Sthūla (स्थूल) refers to the “thick (root)” (of the true doctrine), according to the 11th century Jñānārṇava, a treatise on Jain Yoga in roughly 2200 Sanskrit verses composed by Śubhacandra.—Accordingly, “The wishing tree of the true doctrine which is firm, whose large and very thick root (prasthūla-mūla) has come forth from compassion for various living souls, whose twelve reflections are massive branches, which is guidance for a householder, whose excellent trunk is the way to heaven, whose splendid blossom is heavenly bliss [and] whose fruit is virtuous inactivity, is caused to ascend by worshippers of the Jina from water in the teachings of the splendid Jinas which are richly wooded”.
Jainism is an Indian religion of Dharma whose doctrine revolves around harmlessness (ahimsa) towards every living being. The two major branches (Digambara and Svetambara) of Jainism stimulate self-control (or, shramana, ‘self-reliance’) and spiritual development through a path of peace for the soul to progess to the ultimate goal.
Biology (plants and animals)Source: Google Books: CRC World Dictionary (Regional names)
Sthula in India is the name of a plant defined with Artocarpus integrifolius in various botanical sources. This page contains potential references in Ayurveda, modern medicine, and other folk traditions or local practices It has the synonym Artocarpus integrifolia L.f..
Example references for further research on medicinal uses or toxicity (see latin names for full list):
· Supplementum Plantarum Systematis Vegetabilium Editionis Decimae Tertiae (1782)
If you are looking for specific details regarding Sthula, for example extract dosage, diet and recipes, pregnancy safety, health benefits, side effects, chemical composition, have a look at these references.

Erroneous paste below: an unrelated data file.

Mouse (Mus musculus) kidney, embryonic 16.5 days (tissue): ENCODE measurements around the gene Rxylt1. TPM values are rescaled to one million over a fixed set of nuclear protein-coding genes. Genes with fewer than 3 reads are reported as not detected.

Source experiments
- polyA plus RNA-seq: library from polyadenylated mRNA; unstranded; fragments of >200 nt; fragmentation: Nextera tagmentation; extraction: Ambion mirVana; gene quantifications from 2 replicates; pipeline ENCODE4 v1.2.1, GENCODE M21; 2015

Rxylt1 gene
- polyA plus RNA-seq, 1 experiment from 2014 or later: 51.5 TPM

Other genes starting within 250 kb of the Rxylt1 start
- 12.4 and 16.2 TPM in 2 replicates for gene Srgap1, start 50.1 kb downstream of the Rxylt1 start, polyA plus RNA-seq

This sections includes definitions from the five kingdoms of living things: Animals, Plants, Fungi, Protists and Monera. It will include both the official binomial nomenclature (scientific names usually in Latin) as well as regional spellings and variants.
Languages of India and abroad
Marathi-English dictionarySource: DDSA: The Molesworth Marathi and English Dictionary
sthūla (स्थूल).—a (S) Great, large, big, thick. 2 Gross, bulky, corpulent, huge and coarse. 3 Dense or gross, not attenuate or subtil. 4 Dense or gross, figuratively; dull, doltish, blockish, stupid, stolid.
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sthūḷa (स्थूळ).—&c. The Prakrit or poetic form of writing sthūla, sthūladēha &c.Source: DDSA: The Aryabhusan school dictionary, Marathi-English
sthūla (स्थूल).—a Great, big; bulky. Dense. Dull.
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sthūḷa (स्थूळ).—(For sthūla.) Bulky.